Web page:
The French, Germans and Russians (and a lot of other countries) don't agree that Resolution 678 justified this war. However, they have danced around the question about whether it is technically illegal under international law. They say that'll be for lawyers to decide later. Chirac has said it was divorced from international "legality," but the term they prefer to use is "illegitimate."

Somerville, Mass.: Thanks for doing this. What sort of passive support are both countries providing now (air bases, etc.)?

Robert McCartney: France is allowing U.S. and British military planes to fly over French territory in support of the war effort. It acts like this is no big deal, and is something any country would do for its allies. This is baloney, because in the 1980s France's Socialist President Francois Mitterrand barred Ronald Reagan from sending U.S. planes over French territory from bases in Britain to attack Libya to punish it for supporting terrorism. I believe the U.S. planes had to go all the way around Spain, and through the strait of Gibraltar, in order to reach Libya.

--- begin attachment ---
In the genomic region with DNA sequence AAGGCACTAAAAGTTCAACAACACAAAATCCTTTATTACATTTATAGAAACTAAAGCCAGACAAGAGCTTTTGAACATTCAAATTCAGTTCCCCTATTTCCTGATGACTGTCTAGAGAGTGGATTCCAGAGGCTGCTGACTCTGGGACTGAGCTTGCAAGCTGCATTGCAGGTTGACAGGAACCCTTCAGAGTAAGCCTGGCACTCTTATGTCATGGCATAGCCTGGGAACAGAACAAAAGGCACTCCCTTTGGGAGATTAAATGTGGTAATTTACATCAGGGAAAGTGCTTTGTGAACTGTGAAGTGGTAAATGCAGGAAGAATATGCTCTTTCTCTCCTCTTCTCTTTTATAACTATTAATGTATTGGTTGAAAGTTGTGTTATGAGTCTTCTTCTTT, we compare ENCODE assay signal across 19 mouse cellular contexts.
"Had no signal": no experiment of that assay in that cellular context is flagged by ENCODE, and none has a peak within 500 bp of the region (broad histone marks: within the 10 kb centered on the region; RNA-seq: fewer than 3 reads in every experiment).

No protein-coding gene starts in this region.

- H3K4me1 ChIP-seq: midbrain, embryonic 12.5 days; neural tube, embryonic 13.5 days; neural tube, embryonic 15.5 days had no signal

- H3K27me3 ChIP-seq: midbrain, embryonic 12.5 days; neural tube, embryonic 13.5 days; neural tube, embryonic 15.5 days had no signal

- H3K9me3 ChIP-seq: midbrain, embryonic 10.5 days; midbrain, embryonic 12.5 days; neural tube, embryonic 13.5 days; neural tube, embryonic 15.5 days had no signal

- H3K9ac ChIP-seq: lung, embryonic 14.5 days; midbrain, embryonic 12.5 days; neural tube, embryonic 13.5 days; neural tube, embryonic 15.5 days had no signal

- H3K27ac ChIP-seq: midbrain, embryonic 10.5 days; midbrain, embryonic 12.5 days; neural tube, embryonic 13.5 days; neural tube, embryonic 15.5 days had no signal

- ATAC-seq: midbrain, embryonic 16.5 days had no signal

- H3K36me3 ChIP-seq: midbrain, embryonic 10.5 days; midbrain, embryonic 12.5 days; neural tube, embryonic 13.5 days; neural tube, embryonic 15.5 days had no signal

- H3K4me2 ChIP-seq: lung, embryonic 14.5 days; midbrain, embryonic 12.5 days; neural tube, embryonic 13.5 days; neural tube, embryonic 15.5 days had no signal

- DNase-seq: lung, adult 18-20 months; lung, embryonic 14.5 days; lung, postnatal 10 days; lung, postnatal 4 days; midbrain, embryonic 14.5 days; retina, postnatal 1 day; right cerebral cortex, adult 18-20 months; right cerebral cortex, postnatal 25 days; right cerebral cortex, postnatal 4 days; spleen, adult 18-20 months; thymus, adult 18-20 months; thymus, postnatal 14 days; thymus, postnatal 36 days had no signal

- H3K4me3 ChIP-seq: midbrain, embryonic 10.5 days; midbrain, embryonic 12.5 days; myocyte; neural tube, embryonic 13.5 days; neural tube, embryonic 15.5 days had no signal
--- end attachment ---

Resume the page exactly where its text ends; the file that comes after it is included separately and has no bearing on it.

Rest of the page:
France also has sent a chemical and biological weapons cleanup crew to Qatar. That crew will be available to help U.S. and British forces if Iraq uses chemical or biological weapons.